CHARACTERIZATION AND RESTORATION RECOMMENDATIONS OF SOME ADOBE SHRINES AT EL-BAGAWAT CEMETERY, KHARGA OASIS, WESTERN DESERT - EGYPT. (1 - 13)
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      Abd El-Hafez, M.

      NONDESTRUCTIVE TECHNIQUES IN THE STUDY OF A GILDED METALLIC SWORD FROM THE ISLAMIC ART MUSEUM. (15 - 21)
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      Gharib, A. Mohamed, H. & Abdel Ghany, N.

      MICROCLIMATIC MONITORING FOR THE ENVIRONMENTAL RISK ASSESSMENT OF THE CAPILLA MAYOR, SANTIAGO DE COMPOSTELA CATHEDRAL (SPAIN). (23 - 33)
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      Bernardi, A., Becherini, F., Vivarelli, A., Pockelè, L. & De Grandi, S.

      DRESTORATION AND STORAGE PROCEDURES OF A RARE HISTORICAL TEXTILE IN THE MUSEUM OF THE FACULTY OF APPLIED ARTS OF HELWAN UNIVERSITY, EGYPT . (35 - 43)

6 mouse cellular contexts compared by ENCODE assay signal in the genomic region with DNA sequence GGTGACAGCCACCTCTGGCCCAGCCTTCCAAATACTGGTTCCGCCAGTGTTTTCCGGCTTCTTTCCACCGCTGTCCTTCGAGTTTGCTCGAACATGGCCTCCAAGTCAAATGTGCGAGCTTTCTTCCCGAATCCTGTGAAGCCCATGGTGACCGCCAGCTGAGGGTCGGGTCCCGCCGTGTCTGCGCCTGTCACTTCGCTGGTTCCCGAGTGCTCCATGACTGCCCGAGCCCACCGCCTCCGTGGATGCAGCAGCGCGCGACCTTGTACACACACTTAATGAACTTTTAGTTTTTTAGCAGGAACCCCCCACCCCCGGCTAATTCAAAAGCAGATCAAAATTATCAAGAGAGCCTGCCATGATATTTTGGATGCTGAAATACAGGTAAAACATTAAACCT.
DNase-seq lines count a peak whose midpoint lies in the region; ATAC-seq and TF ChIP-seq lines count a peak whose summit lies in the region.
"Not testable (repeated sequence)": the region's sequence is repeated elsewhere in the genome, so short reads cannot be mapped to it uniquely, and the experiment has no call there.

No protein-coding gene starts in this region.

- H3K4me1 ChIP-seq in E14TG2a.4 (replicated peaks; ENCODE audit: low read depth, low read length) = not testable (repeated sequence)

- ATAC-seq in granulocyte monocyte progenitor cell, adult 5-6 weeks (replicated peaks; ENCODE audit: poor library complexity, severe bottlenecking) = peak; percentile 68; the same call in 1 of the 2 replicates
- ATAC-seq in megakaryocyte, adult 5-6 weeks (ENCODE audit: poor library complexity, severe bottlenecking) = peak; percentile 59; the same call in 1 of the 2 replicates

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      Ahmed, H., Yahia, D. & Zidan, Y.

      THREE UNPUBLISHED SCULPTURE WORKS IN THE COPTIC MUSEUM. (45 - 51)
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      Gabr, M.

      THE COMPLEX OF CHOR BAKR IN BUKHARA: AN ARCHAEOLOGICAL AND ARCHITECTURAL STUDY. (53 - 58)
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      Roshdy, M.

      JAHANGIR'S WINE CUPS: A STUDY OF THE ARTISTIC STYLES AND SYMBOLISM. (59 - 71)
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      Thabet, H.

      TA STUDY OF AN OTTOMAN MARBLE ENDOWMENT PRESERVED IN TOPKAPI PALACE MUSEUM IN ISTANBUL. (73 - 81)
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      Hassanein, I